York opens up with his M-16A1 at the Soviets on the hillside.  He suppresses them and wounds one of the Russians in the arm.  Pvt. Cherkesov (18) lays prone and stunned from the wound.  Will poor Pvt. Cherkesov ever catch a break?

Buryskin fires back at Tanaka, standing in the nearest window, and hits him in the chest.  Tanaka falls dead to the floor.

Pvt. Cherlin  (19) and Kuzmin (5 - stacked below him) approach the house and crouch around the corner.

Cpl. Coleman (25) fires his grenade launcher at another team of Soviets on the hillside to the south.

The round lands right in the middle of them, killing Dmitriev and Vasiliev.  The remaining Russian soldier is stunned and prone.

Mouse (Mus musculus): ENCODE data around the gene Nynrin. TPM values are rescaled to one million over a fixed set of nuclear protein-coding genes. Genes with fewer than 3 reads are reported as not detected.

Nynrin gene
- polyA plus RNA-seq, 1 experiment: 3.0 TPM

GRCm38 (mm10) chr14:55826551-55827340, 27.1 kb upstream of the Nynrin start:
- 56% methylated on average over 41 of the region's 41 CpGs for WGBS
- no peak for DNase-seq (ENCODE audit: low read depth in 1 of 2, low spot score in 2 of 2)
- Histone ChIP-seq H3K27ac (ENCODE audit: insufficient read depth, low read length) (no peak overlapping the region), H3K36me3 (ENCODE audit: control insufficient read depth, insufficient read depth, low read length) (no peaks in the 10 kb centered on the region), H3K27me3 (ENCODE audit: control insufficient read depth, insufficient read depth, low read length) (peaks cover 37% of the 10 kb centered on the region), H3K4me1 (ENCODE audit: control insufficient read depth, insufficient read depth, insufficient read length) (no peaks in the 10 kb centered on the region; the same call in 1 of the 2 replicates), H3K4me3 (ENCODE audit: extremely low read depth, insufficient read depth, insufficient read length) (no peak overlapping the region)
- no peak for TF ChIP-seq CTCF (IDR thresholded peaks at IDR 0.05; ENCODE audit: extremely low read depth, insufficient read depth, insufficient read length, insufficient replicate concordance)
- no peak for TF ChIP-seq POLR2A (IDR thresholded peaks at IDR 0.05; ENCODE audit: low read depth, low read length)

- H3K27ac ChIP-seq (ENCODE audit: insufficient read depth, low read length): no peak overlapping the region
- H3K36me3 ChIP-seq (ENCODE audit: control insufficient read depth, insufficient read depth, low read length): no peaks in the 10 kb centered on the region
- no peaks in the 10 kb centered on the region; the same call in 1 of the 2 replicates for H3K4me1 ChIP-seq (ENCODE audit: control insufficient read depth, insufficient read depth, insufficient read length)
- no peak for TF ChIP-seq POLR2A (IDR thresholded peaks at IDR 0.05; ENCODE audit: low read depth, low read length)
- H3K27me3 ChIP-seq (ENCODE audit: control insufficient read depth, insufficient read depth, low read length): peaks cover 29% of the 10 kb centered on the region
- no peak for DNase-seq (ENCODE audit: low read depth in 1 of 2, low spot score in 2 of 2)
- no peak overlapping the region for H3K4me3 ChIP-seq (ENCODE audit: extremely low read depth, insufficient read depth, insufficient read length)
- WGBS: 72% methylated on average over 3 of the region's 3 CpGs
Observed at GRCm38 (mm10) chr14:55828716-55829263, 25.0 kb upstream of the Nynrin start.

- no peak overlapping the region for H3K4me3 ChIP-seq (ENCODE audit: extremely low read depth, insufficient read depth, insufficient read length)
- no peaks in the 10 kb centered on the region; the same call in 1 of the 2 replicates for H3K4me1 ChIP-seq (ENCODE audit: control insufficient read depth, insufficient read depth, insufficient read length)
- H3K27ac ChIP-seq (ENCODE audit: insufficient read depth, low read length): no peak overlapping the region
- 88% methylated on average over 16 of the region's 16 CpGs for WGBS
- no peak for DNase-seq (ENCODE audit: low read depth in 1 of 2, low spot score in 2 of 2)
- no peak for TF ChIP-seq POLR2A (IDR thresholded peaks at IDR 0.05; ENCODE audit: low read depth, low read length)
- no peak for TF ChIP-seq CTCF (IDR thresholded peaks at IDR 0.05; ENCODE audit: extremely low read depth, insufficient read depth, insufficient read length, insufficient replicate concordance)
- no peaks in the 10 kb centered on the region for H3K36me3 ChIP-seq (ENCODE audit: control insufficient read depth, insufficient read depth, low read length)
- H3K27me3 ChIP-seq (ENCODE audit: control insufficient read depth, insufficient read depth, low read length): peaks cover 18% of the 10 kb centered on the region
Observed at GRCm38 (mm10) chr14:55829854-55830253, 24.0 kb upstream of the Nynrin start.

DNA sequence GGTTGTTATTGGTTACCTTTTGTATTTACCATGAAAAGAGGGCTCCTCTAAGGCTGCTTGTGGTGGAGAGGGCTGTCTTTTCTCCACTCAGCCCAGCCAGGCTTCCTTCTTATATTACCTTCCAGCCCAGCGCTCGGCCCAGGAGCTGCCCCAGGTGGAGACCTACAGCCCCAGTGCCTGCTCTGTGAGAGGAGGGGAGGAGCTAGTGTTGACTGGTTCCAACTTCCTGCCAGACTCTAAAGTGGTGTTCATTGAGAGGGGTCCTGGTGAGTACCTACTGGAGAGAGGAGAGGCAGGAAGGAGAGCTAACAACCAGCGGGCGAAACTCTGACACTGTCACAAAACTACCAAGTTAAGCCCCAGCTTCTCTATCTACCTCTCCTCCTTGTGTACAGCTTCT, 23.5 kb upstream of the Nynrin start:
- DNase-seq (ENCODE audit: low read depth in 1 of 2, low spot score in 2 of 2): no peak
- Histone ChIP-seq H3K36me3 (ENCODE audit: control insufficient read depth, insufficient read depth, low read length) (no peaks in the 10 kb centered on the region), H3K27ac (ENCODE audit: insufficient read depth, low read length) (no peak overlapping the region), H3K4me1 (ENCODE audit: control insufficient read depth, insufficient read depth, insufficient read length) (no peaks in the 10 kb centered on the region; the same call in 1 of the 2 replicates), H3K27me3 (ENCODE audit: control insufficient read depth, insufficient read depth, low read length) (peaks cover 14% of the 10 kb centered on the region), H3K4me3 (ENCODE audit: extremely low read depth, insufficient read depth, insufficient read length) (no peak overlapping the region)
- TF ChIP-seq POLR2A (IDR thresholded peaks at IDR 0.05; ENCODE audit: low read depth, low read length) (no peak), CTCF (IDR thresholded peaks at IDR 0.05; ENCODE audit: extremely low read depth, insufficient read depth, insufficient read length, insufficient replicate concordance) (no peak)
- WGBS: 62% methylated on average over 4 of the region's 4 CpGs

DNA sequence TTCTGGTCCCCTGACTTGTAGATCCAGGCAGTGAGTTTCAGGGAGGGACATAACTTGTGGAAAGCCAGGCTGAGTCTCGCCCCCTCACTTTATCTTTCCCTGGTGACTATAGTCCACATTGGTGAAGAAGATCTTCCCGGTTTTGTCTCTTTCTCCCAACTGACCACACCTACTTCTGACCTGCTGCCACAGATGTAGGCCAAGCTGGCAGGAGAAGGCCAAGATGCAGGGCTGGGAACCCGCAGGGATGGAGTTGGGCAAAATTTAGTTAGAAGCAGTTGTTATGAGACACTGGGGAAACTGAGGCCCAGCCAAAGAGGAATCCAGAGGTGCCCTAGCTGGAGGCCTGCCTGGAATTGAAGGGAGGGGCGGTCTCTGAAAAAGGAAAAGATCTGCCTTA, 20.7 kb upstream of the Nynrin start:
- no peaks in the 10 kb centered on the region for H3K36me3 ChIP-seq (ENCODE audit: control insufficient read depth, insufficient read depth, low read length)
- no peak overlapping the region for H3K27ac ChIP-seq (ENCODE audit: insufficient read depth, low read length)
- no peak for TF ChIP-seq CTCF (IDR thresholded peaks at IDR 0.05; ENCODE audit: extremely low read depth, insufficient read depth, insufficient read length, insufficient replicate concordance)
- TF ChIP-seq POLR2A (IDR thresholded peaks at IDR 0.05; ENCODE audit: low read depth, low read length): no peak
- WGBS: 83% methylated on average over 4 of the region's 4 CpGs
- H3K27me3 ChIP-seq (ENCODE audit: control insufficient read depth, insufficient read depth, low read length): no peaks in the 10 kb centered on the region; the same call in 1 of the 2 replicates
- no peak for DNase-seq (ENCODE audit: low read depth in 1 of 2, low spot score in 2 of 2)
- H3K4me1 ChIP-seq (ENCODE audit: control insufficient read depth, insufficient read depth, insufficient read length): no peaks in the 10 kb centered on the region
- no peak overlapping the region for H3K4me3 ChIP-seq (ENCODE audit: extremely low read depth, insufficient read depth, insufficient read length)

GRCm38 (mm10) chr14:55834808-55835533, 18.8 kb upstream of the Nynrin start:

Curtis (6) moves to the nearest window and steps over Tanaka's body, spraying the crouching Soviets and killing Kuzmin!

Coleman lets loose with the M203 grenade launcher again, hitting the other team of Soviets on the hillside.  The grenade doesn't kill anyone but it manages to start a fire in the hex.  The nearby tree goes up in flames.

Coleman quickly chambers another grenade and fires off the last one at the Soviets who lay prone and stunned near the burning tree.  It misses by a wide margin.  Unfortunately, the Russians are pinned and cannot move.  The fire spreads very quickly and Smirnov and Cherkesov die.

 Cherlin (19) spins around and see Curtis in the window, letting off two shots.  Both rounds hit the rifleman, killing him instantly.

Buryshkin (6) decides to try and help infiltrate the nearby building with only one American left inside.